The start of a new semester at Plattsburgh State has brought about many changes to the Student Association.
More than 20 new officers have been appointed, including a new president and new senators. Members of the Student Association began extensive training this past weekend to better equip them with the skills and knowledge necessary to help serve the student body.
SA President Michael Kimmer said he heard that this training session was the “most extensive in the 54 years” that the SA has been established.
Saturday featured a welcome speech that Kimmer delivered, an SA history workshop and SA structure information sessions which outlined roles and expectations for each position, as well as team-building exercises.
Kimmer praised the team-building exercises, saying they were a huge component to the training.
“It didn’t feel forced,” Kimmer said. “We all had a really great time.”
Sunday’s training workshops covered advocacy and outreach, a tour of the SA office and a mock Senate meeting to give new senators a chance to experience a real meeting.
Kimmer said that the training sessions aimed to stress the importance of communication, commitment and teamwork, while also having fun as an SA officer. He said that part of the training also featured campus outreach with students. Students were asked what they believed the SA does around campus and what the SA could do to improve.
Kimmer said that, while the answers varied, the outreach also helps to “reaffirm some of the goals set in place” by Kimmer and the SA.
Senator Ryann Senzon said she joined the SA to help change the school and improve campus life for students. She also said training was extremely helpful.
Senzon said her goal as a senator is to work on public relations and to “spread the word about the Student Association.”
Senator Alex Meseck said the training helped prepare him for the rest of the semester.
Meseck joined the SA Senate in order to help the association work more closely together and to promote a more professional setting dedicated to representing the student body.
Both senators said the training enlightened them to the multiple resources and opportunities available to them on campus, not just as Student Association senators, but as students at PSUC as well.
As for the rest of the semester, Kimmer has proposed several goals and objectives, published in the Student Association Mission Objectives for 2016, outlining what he and the rest of the SA plan to bring to the PSUC campus and the student body.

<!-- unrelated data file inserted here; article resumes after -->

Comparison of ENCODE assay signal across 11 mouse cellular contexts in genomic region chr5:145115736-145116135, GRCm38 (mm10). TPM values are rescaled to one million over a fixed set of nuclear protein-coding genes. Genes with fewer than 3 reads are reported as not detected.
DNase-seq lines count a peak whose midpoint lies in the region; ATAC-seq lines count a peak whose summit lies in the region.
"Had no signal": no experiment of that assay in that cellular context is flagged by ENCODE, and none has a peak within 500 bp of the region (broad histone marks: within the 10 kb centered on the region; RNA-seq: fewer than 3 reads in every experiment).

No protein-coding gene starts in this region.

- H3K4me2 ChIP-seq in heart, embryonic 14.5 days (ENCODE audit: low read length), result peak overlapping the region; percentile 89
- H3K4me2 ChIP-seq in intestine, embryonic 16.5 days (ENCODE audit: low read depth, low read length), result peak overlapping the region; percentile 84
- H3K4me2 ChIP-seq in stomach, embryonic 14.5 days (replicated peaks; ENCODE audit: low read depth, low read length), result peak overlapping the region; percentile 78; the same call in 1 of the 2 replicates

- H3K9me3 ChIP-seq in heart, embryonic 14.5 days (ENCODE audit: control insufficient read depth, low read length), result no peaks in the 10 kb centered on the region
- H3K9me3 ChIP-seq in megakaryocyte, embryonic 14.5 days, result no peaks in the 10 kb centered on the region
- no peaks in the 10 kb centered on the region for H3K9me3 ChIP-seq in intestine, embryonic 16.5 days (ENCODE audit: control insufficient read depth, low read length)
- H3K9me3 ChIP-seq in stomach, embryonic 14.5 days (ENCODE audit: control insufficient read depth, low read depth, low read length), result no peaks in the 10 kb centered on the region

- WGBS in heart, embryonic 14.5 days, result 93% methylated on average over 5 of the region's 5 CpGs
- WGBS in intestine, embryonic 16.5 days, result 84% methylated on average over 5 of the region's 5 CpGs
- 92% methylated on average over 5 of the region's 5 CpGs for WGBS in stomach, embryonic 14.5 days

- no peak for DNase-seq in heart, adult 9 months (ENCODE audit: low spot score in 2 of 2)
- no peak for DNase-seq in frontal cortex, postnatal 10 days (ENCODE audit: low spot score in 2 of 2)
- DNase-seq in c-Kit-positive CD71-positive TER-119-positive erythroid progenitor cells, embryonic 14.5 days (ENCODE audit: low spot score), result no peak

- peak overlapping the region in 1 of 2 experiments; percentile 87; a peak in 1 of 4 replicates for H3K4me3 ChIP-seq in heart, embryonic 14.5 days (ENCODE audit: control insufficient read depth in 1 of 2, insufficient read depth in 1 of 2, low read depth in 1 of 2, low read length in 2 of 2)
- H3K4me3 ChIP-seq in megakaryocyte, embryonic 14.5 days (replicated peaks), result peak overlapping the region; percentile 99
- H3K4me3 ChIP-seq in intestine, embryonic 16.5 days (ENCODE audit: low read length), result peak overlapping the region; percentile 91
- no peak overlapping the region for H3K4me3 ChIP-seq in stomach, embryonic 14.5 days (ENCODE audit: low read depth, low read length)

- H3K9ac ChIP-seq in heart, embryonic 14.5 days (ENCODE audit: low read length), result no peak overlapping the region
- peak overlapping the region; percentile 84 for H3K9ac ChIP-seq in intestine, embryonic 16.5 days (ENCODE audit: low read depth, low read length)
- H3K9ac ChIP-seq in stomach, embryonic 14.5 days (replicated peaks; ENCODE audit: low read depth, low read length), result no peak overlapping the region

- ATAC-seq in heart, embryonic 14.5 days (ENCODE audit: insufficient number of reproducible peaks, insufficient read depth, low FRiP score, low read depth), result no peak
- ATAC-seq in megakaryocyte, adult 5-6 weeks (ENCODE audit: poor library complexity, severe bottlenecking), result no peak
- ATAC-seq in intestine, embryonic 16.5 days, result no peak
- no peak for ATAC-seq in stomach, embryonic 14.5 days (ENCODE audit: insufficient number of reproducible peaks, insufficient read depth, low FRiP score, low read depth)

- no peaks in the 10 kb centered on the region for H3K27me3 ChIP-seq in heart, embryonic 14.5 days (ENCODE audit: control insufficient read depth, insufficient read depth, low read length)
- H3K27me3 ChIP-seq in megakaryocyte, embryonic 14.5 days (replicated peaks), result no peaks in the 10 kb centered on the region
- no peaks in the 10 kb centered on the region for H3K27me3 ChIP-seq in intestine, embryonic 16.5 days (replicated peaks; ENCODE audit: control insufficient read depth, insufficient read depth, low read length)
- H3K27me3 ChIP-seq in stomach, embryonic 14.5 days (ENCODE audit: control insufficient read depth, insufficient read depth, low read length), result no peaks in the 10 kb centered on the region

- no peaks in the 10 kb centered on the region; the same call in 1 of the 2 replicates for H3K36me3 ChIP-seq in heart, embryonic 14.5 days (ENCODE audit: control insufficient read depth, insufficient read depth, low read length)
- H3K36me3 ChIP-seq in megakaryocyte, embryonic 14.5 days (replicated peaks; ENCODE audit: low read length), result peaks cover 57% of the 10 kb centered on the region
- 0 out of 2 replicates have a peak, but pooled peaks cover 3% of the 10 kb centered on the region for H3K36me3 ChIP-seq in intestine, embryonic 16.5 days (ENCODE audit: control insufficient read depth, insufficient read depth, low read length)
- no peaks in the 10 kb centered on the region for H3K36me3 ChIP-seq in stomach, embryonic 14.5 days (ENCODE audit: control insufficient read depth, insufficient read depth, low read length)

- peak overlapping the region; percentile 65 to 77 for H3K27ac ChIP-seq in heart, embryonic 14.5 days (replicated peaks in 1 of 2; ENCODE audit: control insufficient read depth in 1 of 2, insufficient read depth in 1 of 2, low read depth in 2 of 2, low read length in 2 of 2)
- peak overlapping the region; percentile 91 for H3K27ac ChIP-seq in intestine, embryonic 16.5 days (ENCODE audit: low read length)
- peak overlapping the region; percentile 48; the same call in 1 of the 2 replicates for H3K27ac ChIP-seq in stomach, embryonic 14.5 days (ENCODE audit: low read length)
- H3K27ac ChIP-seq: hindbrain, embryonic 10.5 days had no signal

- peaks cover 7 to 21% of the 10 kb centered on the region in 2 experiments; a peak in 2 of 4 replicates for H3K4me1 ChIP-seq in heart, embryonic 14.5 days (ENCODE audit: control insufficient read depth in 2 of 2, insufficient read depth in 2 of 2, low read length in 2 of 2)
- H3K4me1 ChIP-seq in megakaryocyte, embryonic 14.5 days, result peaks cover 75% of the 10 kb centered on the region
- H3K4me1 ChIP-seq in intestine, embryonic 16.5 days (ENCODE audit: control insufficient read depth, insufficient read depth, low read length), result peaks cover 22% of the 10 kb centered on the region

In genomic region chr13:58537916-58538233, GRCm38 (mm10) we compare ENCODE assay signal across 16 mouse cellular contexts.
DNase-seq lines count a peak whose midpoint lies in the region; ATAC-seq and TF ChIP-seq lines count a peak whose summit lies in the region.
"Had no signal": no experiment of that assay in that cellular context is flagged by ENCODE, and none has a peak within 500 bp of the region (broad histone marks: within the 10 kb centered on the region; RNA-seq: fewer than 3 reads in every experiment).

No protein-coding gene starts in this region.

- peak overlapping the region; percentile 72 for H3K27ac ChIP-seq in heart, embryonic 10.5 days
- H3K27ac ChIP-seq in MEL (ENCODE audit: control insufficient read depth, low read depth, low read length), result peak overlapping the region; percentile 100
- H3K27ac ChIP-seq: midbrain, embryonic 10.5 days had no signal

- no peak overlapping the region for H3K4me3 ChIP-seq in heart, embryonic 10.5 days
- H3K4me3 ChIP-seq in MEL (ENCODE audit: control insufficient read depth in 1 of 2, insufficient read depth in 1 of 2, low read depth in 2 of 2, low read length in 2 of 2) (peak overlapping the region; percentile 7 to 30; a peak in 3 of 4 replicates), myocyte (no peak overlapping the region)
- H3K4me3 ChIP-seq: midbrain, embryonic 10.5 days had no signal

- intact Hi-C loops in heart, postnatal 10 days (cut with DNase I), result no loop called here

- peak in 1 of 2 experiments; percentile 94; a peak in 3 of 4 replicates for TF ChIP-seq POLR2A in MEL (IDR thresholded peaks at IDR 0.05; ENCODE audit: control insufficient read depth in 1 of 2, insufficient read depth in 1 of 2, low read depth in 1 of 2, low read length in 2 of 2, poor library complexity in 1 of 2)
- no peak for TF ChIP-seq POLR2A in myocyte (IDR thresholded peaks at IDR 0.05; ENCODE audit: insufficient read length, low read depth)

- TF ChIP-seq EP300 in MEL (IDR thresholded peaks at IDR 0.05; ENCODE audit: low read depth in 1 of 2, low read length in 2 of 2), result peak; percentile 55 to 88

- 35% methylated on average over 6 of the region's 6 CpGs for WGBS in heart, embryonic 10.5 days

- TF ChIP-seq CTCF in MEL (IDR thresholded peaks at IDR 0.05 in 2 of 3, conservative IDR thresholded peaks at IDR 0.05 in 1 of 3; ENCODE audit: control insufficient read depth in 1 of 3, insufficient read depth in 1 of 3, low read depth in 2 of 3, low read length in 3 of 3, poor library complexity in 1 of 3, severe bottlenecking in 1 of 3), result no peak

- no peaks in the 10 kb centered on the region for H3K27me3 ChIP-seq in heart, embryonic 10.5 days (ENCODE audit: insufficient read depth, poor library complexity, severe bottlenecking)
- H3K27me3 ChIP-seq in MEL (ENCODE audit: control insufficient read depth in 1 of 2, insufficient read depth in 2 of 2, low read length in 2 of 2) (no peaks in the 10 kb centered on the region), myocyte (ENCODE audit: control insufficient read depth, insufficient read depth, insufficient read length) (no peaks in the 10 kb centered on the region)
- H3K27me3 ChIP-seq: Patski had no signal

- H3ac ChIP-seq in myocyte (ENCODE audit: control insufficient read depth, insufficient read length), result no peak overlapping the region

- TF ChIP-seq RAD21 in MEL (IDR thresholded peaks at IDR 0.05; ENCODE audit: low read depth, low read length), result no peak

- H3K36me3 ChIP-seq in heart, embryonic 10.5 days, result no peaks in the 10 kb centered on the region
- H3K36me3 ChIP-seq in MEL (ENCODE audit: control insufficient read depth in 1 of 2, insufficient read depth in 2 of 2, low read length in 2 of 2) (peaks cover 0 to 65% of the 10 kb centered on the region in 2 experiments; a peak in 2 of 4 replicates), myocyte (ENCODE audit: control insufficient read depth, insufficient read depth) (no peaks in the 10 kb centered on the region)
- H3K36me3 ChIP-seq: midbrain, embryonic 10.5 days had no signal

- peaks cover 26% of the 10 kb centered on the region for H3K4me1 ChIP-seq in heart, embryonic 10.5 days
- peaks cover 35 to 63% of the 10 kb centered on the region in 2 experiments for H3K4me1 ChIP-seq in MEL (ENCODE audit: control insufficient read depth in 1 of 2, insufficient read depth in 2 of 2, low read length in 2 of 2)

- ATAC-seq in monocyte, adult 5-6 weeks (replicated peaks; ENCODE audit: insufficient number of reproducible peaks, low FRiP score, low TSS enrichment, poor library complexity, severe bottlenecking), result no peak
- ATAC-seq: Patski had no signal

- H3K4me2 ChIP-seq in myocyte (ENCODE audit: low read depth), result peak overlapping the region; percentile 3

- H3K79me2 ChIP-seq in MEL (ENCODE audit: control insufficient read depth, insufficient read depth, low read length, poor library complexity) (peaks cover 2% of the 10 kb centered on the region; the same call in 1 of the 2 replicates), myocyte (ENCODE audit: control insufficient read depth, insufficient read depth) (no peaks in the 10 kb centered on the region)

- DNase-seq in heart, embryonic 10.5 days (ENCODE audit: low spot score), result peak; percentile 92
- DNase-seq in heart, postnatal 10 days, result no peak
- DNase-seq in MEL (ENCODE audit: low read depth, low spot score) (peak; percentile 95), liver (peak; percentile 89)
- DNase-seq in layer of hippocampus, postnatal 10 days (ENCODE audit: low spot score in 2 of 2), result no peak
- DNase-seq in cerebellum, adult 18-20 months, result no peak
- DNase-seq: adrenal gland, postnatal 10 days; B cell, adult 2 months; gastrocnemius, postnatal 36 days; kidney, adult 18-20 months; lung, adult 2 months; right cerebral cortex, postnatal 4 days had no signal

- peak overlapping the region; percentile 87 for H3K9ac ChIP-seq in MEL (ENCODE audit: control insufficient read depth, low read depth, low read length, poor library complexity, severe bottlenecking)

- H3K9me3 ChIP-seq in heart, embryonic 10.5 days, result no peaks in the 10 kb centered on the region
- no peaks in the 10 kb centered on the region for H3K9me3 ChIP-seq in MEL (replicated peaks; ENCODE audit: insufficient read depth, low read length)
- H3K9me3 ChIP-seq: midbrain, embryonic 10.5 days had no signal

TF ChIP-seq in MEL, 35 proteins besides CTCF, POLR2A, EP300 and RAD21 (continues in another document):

The Mission Objectives’ first goal, titled “The Main Event,” is a plan to bring a musical performer or concert to the PSUC community.
The goal is to “create a mind-expanding concert experience that will leave the student body with memories that will last a lifetime,” Kimmer wrote in the proposal. According to the document, “a portion of the profit will be given to charity and the rest will be given back to the students in various ways to promote involvement in the Student Association.”
The second plan of action is titled “No Cardinal Left Behind Act,” which will mandate every eligible student on campus be registered to vote.
“The unification of this university in our combined effort to bring about a political change will hopefully set a precedent for other SUNY schools, as well as other universities throughout this nation,” the document said.
Enforcing this act will be a topic of debate between members of the executive council as well as members of the Senate.
Other objectives include several diversity-driven plans of action. These include “The Magnetic Pull of Diverse Inclusion,” which would work to include members of AKEBA and the Multicultural Alliance into the Student Association. The SA also aims to hold forums discussing unity, diversity, pluralism and inclusion.
The “E. Pluribus Unum” proposal looks to shift focus on campus from “diversity” to “unity in diversity.” The proposal suggests focusing not on what makes us different, but uniting students under what makes us all similar. Kimmer suggests PSUC adopt a similar motto to “Unity in Diversity,” to work toward this goal.
Another proposal, “Think for Yourself and Question,” will look for ways to ask students to think outside the box about the structure of our society as a whole.
“The Center for Diversity should work to dissuade students from falling into the many false dichotomies in thinking that our society has deemed to be normal,” the proposal states.
Some of the other mission objectives include promotion of The Quake radio station as well as live PSTV events and programming being broadcasted on all common-area televisions on campus. One of the media-based proposals looks to add “Fireside Quake” to the radio lineup.
This would be in similar fashion to Franklin D. Roosevelt’s “Fireside Chats.” The fireside chats were delivered in the 1930s and 1940s by Franklin D. Roosevelt via radio to address the nation, marking the first time a president communicated with large numbers of citizens directly.
Kimmer said he will utilize his skills in radio to communicate with the student body, “in a warm, conversational tone, to help promote a sense of leadership within the SA and to help inspire students to reach out to the SA to inform us of any innovative ideas.”
The objective plan featured 18 plans and goals the SA hopes to accomplish to help improve the student body.
The SA took part in the weekend-long training sessions to better prepare and equip officers with tools and plans necessary to serve the needs of the student body, while developing plans and courses of action to involve students in the SA as much as possible for the remainder of the academic year.
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